Jackson was Rivals’ top-ranked prep player in 2016, and while he entered Lawrence with some questions about his shooting, his 51.1 percent clip (and 37.7 percent from 3) have minimized those concerns, at least for now. And with Kansas holding steady as one of the national title favorites, Jackson will have the chance to elevate his stock even more, at least for unfamiliar viewers.
Justin Jackson, North Carolina
Jackson won ACC player of the year honors this season, upping his scoring average from 12.2 ppg to 18.3 ppg. And while that can partly be attributed to the much bigger load he had to take on for the Tar Heels, there is no overlooking the fact that Jackson is a much better outside shooter now than he was before.
The 6-foot-8, 210-pounder nearly entered the draft last season after his sophomore year, but in returning to UNC he saw his 3-point shooting rise from 29.2 percent to 38.5 percent, all while attempting more than twice as many 3s per game this season. He passes and defends well, and the nation should see plenty of him as the No. 6 Heels look to make another deep tourney run.
Lauri Markkanen, Arizona
What’s not to love about a 7-footer who shoots 42.8 percent from deep? Markkanen has been everything he was made out to be with the Wildcats, as the freshman has poured in 15.2 points and 7.5 rebounds a night. The son of former Kansas player Pekka Markkanen, Lauri has over many years developed the reputation of a gym rat. Defending players at the NBA level will be the next challenge for Markkanen, but he is certainly ready to take the next step after a standout rookie campaign at Arizona.
Malik Monk, Kentucky
It wouldn’t be a list of NBA prospects without multiple Kentucky players on it, and Monk may be the cream of the crop this year. He leads the Wildcats in scoring (15.4 ppg) and is capable of ridiculous shooting outbursts. (See: Monk’s 47-point game in a win over UNC). Monk is just 6-foot-3, 200 pounds, but with the way the NBA game is played today, there’s no reason to think he can’t fit in as a natural shooting guard and contribute immediately wherever he ends up.
Jayson Tatum, Duke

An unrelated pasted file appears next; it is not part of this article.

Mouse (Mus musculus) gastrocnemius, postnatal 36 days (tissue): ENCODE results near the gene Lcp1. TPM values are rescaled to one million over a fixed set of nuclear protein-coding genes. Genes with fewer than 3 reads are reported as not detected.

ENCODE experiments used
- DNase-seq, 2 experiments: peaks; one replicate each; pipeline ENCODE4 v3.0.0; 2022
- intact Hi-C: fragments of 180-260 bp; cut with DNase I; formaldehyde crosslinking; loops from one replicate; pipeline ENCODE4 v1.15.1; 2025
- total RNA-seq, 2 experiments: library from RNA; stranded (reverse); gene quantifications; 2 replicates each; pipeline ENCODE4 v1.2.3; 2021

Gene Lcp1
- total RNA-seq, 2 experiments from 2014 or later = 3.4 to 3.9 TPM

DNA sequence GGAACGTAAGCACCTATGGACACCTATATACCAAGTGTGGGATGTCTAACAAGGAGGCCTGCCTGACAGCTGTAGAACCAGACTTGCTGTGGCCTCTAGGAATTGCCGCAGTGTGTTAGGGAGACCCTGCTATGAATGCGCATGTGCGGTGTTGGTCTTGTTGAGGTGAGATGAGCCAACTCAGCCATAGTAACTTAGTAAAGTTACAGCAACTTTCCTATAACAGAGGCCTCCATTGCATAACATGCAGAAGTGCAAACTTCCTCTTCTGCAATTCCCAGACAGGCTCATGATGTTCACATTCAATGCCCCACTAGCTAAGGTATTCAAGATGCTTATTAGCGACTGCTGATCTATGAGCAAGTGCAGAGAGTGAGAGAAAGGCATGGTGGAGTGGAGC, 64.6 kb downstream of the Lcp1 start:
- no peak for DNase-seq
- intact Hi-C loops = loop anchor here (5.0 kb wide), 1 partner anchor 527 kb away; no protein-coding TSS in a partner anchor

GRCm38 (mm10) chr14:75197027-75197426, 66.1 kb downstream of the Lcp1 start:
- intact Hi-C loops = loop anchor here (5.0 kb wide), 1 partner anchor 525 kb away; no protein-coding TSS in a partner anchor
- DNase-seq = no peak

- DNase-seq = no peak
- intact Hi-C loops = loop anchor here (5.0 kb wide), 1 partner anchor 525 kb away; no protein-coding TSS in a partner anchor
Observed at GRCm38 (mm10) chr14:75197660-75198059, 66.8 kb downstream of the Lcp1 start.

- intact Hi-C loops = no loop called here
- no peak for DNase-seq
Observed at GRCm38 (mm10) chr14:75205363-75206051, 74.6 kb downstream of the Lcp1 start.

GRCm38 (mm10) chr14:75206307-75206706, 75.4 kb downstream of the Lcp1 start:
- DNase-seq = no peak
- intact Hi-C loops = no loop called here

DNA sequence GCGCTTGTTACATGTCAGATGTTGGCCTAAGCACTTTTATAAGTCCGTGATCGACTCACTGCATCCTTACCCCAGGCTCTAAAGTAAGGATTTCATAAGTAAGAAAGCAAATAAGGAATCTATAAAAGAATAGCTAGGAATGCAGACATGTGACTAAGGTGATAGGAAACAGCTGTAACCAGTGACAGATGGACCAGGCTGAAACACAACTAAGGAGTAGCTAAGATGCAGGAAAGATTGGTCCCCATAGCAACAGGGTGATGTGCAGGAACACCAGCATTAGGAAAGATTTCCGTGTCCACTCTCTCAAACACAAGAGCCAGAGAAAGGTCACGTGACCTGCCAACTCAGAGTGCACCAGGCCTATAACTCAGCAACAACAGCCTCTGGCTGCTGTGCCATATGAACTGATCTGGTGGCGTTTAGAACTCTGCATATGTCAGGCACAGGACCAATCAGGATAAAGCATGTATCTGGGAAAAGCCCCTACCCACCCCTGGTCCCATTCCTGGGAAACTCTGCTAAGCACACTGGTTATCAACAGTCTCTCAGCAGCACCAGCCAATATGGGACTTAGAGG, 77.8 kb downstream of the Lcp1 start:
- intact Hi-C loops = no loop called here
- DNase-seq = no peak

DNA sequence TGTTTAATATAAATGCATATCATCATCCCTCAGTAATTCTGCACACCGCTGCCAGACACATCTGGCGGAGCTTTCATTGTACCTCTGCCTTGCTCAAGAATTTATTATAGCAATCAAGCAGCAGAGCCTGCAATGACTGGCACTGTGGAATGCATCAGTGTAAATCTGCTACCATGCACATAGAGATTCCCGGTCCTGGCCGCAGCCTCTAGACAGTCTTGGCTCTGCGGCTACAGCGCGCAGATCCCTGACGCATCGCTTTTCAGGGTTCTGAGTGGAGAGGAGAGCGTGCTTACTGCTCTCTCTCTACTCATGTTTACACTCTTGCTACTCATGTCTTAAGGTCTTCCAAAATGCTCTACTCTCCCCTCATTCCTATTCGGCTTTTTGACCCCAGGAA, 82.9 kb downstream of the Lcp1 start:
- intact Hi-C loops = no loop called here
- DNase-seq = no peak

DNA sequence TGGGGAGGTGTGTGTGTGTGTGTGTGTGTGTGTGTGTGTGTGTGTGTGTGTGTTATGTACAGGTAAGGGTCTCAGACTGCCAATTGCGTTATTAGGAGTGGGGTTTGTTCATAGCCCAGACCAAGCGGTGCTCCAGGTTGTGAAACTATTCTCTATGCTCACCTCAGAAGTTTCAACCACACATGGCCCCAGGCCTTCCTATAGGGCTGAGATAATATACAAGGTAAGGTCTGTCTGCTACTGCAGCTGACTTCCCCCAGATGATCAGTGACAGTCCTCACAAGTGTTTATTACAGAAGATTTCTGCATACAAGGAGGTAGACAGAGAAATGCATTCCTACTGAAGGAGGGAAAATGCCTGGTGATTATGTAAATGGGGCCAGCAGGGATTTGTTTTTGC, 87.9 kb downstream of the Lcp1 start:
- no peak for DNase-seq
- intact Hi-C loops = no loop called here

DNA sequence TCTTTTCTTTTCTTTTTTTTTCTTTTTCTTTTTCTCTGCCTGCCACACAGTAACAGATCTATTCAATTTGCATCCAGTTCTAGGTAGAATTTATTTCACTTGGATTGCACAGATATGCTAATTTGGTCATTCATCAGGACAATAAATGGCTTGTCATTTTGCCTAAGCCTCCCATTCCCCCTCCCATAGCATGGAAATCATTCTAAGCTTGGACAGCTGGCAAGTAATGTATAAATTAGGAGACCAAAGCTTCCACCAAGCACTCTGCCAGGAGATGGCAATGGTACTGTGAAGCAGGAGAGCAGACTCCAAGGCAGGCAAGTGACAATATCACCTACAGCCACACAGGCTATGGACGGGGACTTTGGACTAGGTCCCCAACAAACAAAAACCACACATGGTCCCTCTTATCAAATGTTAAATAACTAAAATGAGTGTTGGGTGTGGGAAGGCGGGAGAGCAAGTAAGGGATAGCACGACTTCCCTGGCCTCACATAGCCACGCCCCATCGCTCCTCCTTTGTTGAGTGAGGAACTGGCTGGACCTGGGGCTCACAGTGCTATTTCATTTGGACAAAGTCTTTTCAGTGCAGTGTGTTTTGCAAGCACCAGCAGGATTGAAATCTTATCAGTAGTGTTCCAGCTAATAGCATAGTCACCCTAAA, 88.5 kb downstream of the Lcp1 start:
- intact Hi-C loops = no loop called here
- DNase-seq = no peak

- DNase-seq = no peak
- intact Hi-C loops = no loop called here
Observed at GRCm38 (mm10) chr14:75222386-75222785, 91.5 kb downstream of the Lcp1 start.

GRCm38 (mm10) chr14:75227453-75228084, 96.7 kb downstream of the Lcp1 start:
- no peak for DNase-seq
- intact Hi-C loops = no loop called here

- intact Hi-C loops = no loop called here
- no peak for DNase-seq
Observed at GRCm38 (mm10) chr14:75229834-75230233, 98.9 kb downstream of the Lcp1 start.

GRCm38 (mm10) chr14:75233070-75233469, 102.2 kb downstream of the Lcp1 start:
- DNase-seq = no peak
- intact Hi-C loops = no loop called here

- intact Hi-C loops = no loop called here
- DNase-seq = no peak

There’s little to pick apart about Tatum’s game, as the freshman has adjusted extremely well to a loaded Blue Devils team after missing some time early with a foot injury. He’s 6-foot-8, 205 pounds and scores from anywhere, with a mid-range game that will flow nicely to the next level. Tatum knows how to use his size, and his 16 ppg and 7.3 rpg aren’t too shabby, either.
Three NBA prospects we won’t see in the tournament
Markelle Fultz, Washington
While it’s difficult to reach a consensus, Fultz’s name is the one that appears the most atop mock draft boards, so it’s a shame a national audience won’t get to see him on the big stage this spring. The 6-foot-4, 195-pound point guard checks all the boxes statistically: 23.3 ppg, 5.9 rpg, 6.0 apg, 1.6 spg, 1.2 bpg and 50.2 percent shooting. He’s young (won’t be 19 till late May) and has a ridiculous wingspan (reportedly 6-10). Alas, the Huskies went 2-16 in Pac-12 play this season.
Frank Ntilikina, Strasbourg (International)
In a draft that is loaded with point guards, Ntilikina might be a lottery pick. He is widely projected as the first international player off the board despite minimal reported production this season in France (4.9 ppg in 15.2 minutes). Still, he’s 6-foot-5 and 170 pounds, has a reportedly large wingspan and can defend either position. Let’s not forget he’s playing with grown men right now, too. His teammates include former collegiate standouts Matt Howard, Erik Murphy and Erving Walker.
Dennis Smith Jr., NC State
The freshman point guard made the most of what was a lost season for the Wolfpack, who fired coach Mark Gottfried and went 4-14 in ACC play before bowing out of the first round of the league tournament Tuesday. Tasked with a heavy workload, Smith has posted 18.5 ppg and 6.3 apg, doing his best to answer shooting questions by firing at a 46.1 percent clip (and 36.9 percent from 3). He’ll have a much better opportunity to showcase his talents at the next level.